By John Casey
Reviewed By Brunilda Nazario f
It started out simply enough. Arthur Agatston, MD, a cardiologist, decided to develop an eating plan that would improve the cholesterol and insulin levels of his patients with heart disease. Now, the South Beach diet has grown into something much bigger. That's because the plan Agatston created not only improves cholesterol and insulin levels, but it also has helped many people lose weight.
"We've had people lose anywhere from five to 100 pounds on the diet," says Agatston, who is director of the Mount Sinai Cardiac Prevention Center in Miami Beach, Fla. "That's great, but what it really is good at is improving heart patients' lipid profiles."
Agatston's book about his plan, The South Beach Diet: The Delicious, Doctor-Designed, Foolproof Plan for Fast and Healthy Weight Loss, has become a best seller and it appears to be poised to overtake the controversial Atkins diet in popularity.
"My medical orientation has always been in prevention," he says. "The diet grew out of the frustration in seeing more and more patients becoming obese, having metabolic syndrome and diabetes, and all the heart disease associated with those conditions."
Despite the South Beach diet's glitzy title, Agatston's research and inventiveness is well respected in cardiology circles. Among other achievements, he is one of the developers of the electron beam tomography scan, or EBT, a screening method used to detect coronary artery disease and other diseases. EBT scans for this purpose are given a score on the "Agatston Scale," to gauge the severity of the disease.
"This plan really does meet several criteria for a health-promoting diet," says Cindy Moore, RD, a director of nutrition therapy at The Cleveland Clinic in Ohio and a spokeswoman for the American Dietetic Association (ADA). "It appears to be scientifically based. It is rich in vegetables, fruits, whole grains, and lean protein, and it doesn't omit any major food groups."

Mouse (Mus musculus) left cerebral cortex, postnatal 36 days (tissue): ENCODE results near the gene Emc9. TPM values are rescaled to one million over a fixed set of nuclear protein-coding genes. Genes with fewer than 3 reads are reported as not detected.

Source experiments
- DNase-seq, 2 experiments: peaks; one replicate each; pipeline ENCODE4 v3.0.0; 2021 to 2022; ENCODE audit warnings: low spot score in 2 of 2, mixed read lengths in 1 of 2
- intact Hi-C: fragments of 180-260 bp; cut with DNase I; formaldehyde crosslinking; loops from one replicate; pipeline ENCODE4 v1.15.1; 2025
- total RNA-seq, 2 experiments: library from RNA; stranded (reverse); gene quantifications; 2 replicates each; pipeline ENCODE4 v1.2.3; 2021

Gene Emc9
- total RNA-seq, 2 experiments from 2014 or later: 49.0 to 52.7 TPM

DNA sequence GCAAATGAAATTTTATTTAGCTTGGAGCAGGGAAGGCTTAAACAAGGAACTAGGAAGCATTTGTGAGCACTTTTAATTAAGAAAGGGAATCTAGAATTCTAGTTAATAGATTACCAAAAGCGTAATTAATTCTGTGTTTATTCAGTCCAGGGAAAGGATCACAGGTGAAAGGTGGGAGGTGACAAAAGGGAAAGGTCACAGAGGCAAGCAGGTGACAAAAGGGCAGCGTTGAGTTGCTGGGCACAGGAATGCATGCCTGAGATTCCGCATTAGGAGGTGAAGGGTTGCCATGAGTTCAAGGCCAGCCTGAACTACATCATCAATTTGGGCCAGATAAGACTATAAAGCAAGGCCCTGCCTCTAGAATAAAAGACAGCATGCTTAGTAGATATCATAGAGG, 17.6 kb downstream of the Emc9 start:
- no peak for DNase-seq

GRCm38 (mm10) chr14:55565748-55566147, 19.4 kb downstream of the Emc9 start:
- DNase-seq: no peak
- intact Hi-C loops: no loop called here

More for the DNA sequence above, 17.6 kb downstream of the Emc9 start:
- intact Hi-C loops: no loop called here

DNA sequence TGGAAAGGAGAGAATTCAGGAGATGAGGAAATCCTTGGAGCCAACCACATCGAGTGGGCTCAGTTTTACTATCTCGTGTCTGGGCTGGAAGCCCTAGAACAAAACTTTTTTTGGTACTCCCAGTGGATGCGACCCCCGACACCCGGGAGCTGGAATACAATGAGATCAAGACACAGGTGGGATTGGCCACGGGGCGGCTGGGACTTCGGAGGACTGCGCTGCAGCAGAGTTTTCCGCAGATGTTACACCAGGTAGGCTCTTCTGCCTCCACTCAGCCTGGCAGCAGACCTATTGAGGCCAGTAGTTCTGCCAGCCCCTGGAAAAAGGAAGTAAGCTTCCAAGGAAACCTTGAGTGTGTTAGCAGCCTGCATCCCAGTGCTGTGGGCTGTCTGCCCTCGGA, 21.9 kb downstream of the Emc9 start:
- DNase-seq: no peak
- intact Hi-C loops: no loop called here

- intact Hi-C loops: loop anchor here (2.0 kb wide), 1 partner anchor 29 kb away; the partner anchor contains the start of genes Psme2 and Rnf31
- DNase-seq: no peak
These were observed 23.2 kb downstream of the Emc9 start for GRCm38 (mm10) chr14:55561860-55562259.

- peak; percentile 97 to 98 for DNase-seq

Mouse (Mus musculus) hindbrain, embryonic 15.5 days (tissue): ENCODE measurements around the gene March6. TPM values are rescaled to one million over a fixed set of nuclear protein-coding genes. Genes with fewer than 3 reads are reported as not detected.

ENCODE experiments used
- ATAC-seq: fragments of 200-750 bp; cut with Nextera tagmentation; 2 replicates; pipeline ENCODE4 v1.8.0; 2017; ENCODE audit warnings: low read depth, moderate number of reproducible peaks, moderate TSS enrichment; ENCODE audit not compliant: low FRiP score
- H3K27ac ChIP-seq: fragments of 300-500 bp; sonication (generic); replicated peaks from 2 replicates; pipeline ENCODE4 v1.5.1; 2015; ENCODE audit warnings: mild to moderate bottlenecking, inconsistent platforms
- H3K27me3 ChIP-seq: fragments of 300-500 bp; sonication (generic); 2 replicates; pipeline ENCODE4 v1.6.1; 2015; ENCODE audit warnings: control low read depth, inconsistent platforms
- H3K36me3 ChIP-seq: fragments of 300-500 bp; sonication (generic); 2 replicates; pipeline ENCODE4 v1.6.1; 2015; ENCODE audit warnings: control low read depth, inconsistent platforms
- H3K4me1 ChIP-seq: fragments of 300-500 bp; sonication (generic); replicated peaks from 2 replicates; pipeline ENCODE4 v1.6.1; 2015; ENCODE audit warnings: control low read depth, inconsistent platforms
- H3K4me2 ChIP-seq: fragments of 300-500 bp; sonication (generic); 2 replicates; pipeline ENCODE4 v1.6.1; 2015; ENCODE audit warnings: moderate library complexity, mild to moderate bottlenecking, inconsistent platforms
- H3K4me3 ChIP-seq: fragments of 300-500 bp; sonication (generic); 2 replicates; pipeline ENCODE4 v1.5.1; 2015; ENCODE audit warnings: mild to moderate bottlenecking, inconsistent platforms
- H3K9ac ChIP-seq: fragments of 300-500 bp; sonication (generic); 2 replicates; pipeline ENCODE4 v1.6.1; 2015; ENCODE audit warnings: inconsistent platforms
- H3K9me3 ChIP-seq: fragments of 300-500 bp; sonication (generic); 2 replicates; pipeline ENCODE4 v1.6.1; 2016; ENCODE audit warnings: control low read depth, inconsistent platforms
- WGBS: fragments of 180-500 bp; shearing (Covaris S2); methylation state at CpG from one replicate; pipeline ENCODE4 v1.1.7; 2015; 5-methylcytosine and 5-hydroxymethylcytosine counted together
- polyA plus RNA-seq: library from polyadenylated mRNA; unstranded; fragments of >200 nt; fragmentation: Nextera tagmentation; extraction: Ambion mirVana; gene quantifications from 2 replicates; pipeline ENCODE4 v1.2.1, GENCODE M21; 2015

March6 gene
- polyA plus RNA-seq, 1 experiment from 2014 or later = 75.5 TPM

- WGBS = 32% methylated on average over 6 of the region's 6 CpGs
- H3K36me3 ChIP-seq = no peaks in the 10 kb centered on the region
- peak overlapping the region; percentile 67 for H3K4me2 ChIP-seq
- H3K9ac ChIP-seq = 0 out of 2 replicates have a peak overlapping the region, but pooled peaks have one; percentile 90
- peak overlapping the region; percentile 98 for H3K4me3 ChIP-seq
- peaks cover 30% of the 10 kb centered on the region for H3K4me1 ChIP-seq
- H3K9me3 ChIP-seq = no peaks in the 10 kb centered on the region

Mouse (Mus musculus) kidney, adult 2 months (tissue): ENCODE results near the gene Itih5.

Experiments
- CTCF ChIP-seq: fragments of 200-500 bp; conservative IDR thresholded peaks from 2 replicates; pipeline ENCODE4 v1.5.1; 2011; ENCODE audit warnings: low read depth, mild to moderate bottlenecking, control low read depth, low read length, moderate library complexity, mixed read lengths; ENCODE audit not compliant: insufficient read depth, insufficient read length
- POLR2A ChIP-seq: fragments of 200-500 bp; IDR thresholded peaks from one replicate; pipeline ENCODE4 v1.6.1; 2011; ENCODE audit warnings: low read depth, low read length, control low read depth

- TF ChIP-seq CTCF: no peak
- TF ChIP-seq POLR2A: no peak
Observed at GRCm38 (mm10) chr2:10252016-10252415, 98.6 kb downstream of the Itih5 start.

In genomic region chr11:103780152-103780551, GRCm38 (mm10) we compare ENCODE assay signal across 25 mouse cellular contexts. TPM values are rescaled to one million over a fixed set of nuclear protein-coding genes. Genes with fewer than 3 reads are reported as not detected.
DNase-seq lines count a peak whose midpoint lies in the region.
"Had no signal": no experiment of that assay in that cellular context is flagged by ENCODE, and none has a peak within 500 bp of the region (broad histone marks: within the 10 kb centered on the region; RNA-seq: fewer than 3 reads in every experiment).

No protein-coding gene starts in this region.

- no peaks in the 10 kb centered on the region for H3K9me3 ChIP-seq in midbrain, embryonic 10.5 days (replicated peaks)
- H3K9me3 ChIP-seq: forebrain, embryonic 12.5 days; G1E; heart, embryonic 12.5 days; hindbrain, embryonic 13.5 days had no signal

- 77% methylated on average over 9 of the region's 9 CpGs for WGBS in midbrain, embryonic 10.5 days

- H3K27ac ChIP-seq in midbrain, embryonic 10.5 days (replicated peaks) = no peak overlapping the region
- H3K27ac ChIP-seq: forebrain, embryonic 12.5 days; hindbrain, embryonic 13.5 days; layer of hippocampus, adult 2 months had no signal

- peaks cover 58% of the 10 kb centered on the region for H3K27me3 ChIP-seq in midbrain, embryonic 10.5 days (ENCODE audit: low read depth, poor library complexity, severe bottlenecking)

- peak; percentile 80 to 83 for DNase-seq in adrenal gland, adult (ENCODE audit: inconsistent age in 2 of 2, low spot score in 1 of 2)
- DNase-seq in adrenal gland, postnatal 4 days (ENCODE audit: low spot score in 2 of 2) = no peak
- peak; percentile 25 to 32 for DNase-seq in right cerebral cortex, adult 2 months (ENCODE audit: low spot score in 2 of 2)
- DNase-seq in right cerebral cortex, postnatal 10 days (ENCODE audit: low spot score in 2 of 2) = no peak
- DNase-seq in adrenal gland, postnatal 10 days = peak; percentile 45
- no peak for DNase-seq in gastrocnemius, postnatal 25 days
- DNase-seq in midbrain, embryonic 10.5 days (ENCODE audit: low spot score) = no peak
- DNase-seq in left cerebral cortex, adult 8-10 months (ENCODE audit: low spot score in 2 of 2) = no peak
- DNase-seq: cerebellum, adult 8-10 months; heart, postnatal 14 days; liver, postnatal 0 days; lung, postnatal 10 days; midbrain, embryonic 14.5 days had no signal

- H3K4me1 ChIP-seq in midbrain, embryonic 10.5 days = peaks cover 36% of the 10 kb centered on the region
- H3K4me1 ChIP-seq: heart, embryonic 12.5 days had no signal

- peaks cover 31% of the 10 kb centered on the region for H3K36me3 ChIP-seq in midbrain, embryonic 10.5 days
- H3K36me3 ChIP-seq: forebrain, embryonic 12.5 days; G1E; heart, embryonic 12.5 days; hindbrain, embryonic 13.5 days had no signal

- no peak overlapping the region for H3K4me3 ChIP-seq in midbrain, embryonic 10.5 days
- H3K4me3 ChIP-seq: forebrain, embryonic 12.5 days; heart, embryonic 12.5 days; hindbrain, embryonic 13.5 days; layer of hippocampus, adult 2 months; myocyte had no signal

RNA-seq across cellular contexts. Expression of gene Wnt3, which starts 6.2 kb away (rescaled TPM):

So what is the South Beach diet all about?
In the first phase of the South Beach diet, which lasts two weeks, you eat normal-sized helpings of lean meats, such as chicken, turkey, fish, and shellfish. Vegetables are also allowed, as are nuts, cheese, and eggs. A salad with real olive oil dressing is fine. Coffee and tea are OK, and lots and lots of water is required.
The Atkins diet differs in that carbohydrates are severely restricted during the initial phase. The South Beach diet instead groups "good" and "bad" carbohydrates based on their glycemic index, a measure of how foods affect your blood sugar.
"The goal is to eat three balanced meals a day, and to eat enough so that you don't feel hungry all the time," Agatston says.
Forbidden in those first 14 days, however, are fruit, bread, rice, potatoes, pasta, or baked goods. No sugar, ice cream, cookies, or cake. And no alcoholic drinks of any kind (wine, fruit and whole-grain breads may be added back to the diet in subsequent phases).
Highly processed carbohydrates cause a cycle of overeating, says Agatston. White bread, for example, is digested quickly, resulting in a spike in insulin levels. Once the carbohydrates are used up, he says, you're left with too much circulating insulin, which causes your body to crave more food. Eating simple carbohydrates makes you want to eat more simple carbohydrates, and in the process, you gain weight, disrupt your lipid levels, and expose your cardiovascular system to unnecessary stress.